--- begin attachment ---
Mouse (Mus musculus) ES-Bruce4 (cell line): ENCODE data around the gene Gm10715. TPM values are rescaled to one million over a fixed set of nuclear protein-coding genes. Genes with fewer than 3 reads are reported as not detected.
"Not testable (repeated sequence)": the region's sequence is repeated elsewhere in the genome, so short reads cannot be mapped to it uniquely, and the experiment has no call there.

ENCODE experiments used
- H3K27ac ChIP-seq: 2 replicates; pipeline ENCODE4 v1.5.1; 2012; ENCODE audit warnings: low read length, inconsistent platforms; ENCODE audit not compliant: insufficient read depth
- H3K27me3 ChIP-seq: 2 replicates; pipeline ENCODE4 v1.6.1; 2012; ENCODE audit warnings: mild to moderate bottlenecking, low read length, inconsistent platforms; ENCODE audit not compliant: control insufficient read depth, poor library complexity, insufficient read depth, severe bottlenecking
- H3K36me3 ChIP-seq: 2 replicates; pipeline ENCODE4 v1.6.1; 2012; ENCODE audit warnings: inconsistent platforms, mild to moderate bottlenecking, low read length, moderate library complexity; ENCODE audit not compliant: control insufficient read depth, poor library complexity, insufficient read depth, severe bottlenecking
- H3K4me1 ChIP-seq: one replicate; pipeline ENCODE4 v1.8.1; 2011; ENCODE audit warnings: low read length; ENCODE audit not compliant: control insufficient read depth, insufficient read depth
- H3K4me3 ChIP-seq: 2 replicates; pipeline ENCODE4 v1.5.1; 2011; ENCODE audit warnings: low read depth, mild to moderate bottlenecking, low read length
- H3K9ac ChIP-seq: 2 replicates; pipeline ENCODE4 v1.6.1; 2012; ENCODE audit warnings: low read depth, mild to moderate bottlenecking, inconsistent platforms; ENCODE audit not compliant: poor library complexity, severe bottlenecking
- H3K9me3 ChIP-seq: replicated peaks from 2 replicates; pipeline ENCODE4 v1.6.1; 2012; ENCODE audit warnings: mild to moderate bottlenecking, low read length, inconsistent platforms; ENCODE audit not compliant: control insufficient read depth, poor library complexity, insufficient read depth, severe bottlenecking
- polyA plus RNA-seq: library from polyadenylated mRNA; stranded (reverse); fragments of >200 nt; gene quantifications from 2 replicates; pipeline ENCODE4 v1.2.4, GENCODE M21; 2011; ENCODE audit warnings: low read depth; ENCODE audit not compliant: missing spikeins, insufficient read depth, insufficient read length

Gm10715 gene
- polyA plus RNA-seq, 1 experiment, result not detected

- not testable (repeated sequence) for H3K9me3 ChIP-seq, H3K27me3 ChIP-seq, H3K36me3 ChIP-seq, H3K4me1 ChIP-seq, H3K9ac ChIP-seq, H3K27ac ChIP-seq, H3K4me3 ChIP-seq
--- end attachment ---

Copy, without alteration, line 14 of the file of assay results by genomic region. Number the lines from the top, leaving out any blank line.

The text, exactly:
- not testable (repeated sequence) for H3K9me3 ChIP-seq, H3K27me3 ChIP-seq, H3K36me3 ChIP-seq, H3K4me1 ChIP-seq, H3K9ac ChIP-seq, H3K27ac ChIP-seq, H3K4me3 ChIP-seq